4. It sounds like the MCI, if not implemented correctly, could potentially be a problem from an information security and GDPR standpoint. Can you elaborate on the relationship between the PSD2 MCI, Data Safeguarding and GDPR?

Bhupinder: Let me start by clarifying that in fact risk is substantially reduced. As Openitio MCI provides an additional security layer, specifically for GDPR type data redaction, on top of requirements mandated by the PSD2 RTS. Without this, screen-scraping becomes considerably riskier to banks and their customers for potential breaches or fraud.

Our MCI redacts and filters data at a PSD2 product level, which means non-payment-account related products such as mortgages, credits cards, pensions etc. are filtered out in addition to Personal Data (GDPR) redaction.


5. How does the MCI mitigate risks of Fraud and Data Theft?

Bhupinder: The main problems with traditional screen scrapping are:

1. Customers handing over banking credentials to TPPs;

2. Banks having no way to identify if a TPP who then approached them with these credentials, was regulated and had the appropriate roles as per the FCA or relevant NCA's for a given jurisdiction.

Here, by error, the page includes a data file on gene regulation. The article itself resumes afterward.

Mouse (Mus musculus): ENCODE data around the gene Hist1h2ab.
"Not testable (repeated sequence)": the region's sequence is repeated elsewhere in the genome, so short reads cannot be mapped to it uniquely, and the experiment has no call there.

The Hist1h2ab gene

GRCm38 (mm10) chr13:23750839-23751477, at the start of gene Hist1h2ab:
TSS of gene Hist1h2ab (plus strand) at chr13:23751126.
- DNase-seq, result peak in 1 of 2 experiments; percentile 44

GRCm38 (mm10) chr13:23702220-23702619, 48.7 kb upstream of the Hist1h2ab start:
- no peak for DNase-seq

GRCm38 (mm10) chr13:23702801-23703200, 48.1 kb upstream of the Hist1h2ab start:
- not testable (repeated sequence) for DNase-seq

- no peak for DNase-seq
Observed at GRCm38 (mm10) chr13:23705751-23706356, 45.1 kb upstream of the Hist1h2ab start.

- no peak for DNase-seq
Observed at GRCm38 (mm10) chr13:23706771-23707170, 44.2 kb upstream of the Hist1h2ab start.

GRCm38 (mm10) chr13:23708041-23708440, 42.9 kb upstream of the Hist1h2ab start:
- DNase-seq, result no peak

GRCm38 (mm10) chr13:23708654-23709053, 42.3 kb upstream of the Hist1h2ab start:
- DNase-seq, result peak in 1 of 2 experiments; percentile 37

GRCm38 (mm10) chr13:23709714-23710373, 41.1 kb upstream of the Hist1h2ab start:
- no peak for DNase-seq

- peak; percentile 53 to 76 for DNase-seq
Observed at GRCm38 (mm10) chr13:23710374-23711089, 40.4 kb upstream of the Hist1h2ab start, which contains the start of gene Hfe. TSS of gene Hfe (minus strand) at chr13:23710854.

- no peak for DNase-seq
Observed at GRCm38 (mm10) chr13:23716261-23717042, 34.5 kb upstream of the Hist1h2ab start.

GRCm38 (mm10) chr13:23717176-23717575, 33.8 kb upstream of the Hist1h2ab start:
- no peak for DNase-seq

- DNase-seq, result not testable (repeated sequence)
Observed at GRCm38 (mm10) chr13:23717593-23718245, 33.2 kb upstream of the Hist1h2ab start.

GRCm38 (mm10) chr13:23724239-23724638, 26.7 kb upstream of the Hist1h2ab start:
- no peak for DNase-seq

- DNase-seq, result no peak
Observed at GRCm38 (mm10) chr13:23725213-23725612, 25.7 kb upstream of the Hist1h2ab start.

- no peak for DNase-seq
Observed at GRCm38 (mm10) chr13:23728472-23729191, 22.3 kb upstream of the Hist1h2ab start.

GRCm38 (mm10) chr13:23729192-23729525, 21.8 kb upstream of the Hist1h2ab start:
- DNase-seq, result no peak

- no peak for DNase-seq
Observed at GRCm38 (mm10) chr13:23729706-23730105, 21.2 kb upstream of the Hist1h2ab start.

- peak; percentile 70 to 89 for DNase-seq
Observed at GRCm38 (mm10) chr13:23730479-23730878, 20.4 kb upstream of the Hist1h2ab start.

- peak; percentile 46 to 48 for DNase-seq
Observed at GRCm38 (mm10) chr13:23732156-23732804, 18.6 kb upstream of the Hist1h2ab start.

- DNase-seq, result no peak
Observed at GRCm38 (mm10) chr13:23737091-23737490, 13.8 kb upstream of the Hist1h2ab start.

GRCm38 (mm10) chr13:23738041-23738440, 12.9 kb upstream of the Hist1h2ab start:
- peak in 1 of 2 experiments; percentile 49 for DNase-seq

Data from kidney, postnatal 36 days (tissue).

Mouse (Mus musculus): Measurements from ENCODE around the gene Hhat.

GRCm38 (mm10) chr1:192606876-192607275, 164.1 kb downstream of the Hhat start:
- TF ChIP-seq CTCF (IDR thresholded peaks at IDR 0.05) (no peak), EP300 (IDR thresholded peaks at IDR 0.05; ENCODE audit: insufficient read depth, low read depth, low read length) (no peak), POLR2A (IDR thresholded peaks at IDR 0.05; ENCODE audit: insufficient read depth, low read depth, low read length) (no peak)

By forcing all TPPs to present specific and valid digital certificates to prove their identity to banks, our MCI lets banks verify that all TPPs requesting customer data have the necessary license(s) to operate.

The Openitio MCI interface also enables 2-way secure communications between banks and TPPs using QWAC, which reduces the risk of data loss/theft.

I expect systems like the MCI will lead to a decrease in fraud rates for screen scrapping based solutions.


6. And who has defined what the MCI is and how this should work? Is it the EBA or the FCA/PRA in the UK?

Bhupinder: Well, the requirements came from specific PSD2 RTS sections related to SCA (Strong Customer Authentication) and CSC, but UK Finance provided clarity on what the MCI interface needs to deliver in a white-paper two years ago.

The Finance.UK paper described four options ASPSP can adopt, of which only 2 (the 3rd and 4th options) meet all the regulatory requirements. If you'd like to see what this is, check out page 16 of the paper here.

The 3rd option describes how an MCI must force the use of eIDAS type certificates to identify TPPs and also cover personal data redaction. In contrast, the 4th option includes additional non-psd2 account redaction functions as well.


7. And how does Openitio fit into all of this? How is the Openito MCI positioned vis-a-vis the Finance.UK options?